The winter solstice occurred this morning at 04:19 am, UK time. For those of us in the northern hemisphere this is the time when the sun stops sinking lower in the sky each day and begins its upward journey in the yearly cycle of the seasons. It marks the end of shorter days and the beginning of longer, brighter daylight hours. I can think of no better reason to  celebrate and no more apposite music to accompany it than Paul Winter’s Sunwheel.

Paul Winter is an American saxophonist, composer and bandleader known for his mix of jazz, classical and world music genres. He also has a passion for the natural world that inspired him to incorporate the sounds of wolves, eagles and whales into some of his recordings. As Wikipedia eloquently puts it,

… his genre of “earth music,” … interweaves the voices of the greater symphony of the wild with instrumental voices from classical, jazz and world music traditions.

Winter has won several awards for his work as an environmental activist and no less than seven Grammys. His first band, The Paul Winter Sextet, won the U.S. Intercollegiate Jazz Festival in 1961 and the following year performed the first ever jazz concert in the White House at the invitation of the First Lady, Jackie Kennedy.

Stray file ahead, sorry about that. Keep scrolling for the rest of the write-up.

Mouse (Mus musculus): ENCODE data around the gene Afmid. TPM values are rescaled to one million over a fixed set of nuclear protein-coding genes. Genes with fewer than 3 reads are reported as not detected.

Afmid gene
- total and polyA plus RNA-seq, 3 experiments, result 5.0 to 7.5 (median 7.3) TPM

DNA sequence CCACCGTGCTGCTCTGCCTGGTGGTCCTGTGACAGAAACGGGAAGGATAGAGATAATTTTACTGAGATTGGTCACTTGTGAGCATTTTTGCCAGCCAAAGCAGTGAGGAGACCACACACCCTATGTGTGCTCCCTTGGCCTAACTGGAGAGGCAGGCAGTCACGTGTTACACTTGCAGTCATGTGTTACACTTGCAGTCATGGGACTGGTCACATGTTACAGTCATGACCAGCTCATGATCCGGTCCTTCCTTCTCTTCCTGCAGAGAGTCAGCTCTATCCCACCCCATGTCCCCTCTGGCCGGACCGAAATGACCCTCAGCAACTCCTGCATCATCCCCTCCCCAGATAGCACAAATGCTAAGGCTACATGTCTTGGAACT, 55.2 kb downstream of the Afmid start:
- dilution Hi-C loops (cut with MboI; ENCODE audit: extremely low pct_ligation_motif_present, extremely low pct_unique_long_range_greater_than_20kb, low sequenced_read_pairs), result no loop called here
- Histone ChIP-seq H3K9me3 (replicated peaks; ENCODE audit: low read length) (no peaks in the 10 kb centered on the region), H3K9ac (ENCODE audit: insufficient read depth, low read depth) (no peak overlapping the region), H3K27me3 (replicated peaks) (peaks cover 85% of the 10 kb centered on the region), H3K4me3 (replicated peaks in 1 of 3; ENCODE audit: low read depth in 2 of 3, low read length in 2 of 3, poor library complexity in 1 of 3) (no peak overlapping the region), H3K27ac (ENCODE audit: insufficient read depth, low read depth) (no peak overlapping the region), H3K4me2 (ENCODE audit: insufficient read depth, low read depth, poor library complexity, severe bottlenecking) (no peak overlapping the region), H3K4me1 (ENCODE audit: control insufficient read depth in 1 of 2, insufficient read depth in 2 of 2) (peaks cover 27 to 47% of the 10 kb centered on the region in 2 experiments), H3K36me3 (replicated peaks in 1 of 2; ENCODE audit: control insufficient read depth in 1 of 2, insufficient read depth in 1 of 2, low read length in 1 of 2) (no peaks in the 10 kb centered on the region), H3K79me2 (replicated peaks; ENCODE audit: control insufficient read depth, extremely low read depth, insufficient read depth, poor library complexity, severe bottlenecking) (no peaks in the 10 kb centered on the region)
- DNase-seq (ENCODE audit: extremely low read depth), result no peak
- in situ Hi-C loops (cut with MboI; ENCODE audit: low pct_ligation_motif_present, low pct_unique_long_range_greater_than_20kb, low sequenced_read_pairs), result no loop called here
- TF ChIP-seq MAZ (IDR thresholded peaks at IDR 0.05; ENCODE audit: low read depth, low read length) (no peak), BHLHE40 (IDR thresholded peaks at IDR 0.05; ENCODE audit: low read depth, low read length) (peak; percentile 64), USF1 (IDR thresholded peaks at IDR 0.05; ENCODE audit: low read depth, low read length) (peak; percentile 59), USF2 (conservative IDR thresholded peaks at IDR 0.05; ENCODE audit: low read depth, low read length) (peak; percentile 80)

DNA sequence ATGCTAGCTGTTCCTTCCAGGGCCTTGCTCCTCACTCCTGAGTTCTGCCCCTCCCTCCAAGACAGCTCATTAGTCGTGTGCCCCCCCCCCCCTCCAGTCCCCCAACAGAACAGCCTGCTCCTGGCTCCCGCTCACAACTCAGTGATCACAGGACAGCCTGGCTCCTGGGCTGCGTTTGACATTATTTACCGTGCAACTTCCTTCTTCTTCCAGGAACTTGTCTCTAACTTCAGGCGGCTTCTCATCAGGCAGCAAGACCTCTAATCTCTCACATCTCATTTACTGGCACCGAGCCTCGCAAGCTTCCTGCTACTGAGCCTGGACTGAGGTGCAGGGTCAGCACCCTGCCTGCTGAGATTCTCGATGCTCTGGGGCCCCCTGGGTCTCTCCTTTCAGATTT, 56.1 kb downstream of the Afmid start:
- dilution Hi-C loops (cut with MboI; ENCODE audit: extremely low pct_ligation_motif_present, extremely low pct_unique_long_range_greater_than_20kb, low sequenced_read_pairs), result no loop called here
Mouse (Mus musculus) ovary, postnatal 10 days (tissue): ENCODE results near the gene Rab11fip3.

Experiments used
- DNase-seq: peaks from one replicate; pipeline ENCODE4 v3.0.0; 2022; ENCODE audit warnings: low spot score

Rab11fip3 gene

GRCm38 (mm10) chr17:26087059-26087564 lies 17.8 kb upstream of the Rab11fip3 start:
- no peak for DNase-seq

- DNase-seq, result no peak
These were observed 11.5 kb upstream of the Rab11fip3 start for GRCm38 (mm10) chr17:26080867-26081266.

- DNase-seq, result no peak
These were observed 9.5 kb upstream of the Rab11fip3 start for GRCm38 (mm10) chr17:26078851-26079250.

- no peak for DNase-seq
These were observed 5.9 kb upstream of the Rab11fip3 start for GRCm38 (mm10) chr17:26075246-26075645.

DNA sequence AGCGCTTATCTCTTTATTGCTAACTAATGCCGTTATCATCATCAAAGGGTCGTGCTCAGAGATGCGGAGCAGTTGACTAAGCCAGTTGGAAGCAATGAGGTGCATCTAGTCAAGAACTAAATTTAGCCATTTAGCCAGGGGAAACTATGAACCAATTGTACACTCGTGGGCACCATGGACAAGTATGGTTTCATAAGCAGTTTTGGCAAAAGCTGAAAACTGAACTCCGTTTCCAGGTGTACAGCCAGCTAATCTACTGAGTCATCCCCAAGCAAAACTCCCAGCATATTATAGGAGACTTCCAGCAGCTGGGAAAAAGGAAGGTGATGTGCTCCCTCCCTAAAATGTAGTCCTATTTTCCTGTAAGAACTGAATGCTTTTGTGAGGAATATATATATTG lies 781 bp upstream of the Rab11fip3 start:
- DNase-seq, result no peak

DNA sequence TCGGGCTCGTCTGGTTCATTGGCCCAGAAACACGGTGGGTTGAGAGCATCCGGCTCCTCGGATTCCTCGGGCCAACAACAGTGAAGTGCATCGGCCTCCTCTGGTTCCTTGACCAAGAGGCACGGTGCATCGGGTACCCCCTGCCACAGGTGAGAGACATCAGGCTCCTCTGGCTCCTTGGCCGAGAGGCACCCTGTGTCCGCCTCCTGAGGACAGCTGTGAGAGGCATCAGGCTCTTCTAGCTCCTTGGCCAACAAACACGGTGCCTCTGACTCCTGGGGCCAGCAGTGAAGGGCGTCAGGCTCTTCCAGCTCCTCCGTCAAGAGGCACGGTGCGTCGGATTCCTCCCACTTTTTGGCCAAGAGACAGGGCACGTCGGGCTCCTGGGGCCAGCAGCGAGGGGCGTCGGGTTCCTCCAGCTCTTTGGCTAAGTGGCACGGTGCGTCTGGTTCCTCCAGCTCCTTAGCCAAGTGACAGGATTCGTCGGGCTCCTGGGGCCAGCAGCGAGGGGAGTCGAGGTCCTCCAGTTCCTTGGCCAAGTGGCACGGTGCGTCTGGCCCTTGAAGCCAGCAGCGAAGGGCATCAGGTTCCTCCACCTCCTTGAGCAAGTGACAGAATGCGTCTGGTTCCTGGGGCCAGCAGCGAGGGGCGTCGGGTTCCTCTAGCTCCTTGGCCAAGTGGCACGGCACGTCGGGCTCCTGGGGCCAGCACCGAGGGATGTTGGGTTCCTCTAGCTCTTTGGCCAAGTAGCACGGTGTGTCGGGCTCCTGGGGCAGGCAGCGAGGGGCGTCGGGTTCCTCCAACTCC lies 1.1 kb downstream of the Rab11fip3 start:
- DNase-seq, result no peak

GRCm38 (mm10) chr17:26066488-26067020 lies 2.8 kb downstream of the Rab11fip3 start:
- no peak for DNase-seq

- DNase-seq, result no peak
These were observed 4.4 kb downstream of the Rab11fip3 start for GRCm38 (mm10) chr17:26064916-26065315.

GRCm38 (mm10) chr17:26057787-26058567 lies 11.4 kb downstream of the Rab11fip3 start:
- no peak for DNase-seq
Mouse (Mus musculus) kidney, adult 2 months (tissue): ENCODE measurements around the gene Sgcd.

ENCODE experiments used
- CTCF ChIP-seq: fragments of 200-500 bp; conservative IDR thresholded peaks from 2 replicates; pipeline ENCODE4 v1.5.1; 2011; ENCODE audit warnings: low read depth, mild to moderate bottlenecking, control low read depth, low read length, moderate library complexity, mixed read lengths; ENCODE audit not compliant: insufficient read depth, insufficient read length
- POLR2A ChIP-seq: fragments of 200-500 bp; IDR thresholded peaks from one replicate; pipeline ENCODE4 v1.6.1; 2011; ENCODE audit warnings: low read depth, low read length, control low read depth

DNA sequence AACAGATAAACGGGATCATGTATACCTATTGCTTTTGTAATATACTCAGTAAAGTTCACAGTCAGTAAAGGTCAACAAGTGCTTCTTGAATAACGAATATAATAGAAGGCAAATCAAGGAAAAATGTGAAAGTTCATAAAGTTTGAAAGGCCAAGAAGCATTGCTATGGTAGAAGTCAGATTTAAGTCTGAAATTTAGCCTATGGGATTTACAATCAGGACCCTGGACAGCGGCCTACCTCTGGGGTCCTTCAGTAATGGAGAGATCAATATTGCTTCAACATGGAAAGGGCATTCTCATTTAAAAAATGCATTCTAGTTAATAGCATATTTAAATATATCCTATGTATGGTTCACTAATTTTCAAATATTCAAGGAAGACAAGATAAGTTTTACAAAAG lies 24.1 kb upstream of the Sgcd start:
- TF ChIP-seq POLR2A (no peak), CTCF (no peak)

In 1967 Winter formed the Paul Winter Consort to explore a wider repertoire of musical styles. The Consort recorded twelve albums for major labels in the ’60s and ’70s, including one called Common Ground that featured the sounds of whales, wolves and eagles. (The Crotchety Research Department has not yet tracked down that one, so I can offer no opinion on its merits.)

Sunwheel is a track from the Icarus album by the Paul Winter Consort. Released in 1972, the album as a whole reminds me of Neil Ardley’s Kaleidoscope of Rainbows. Both are albums of composed jazz with strong classical and world music influences. To the Crotchety ear it’s a marriage made in a bright sunlit heaven.

Paul Winter

Paul Winter is 80 now but he is still writing and performing. The latest in his series of spectacular, “earth-embracing” Solstice Celebrations took place in the world’s largest cathedral, St. John the Divine, New York, over the three days leading up to this year’s winter solstice.

Of all the places I’ve played in the world, only two could host an event on this scale: the Cathedral and the Grand Canyon.

 – Paul Winter

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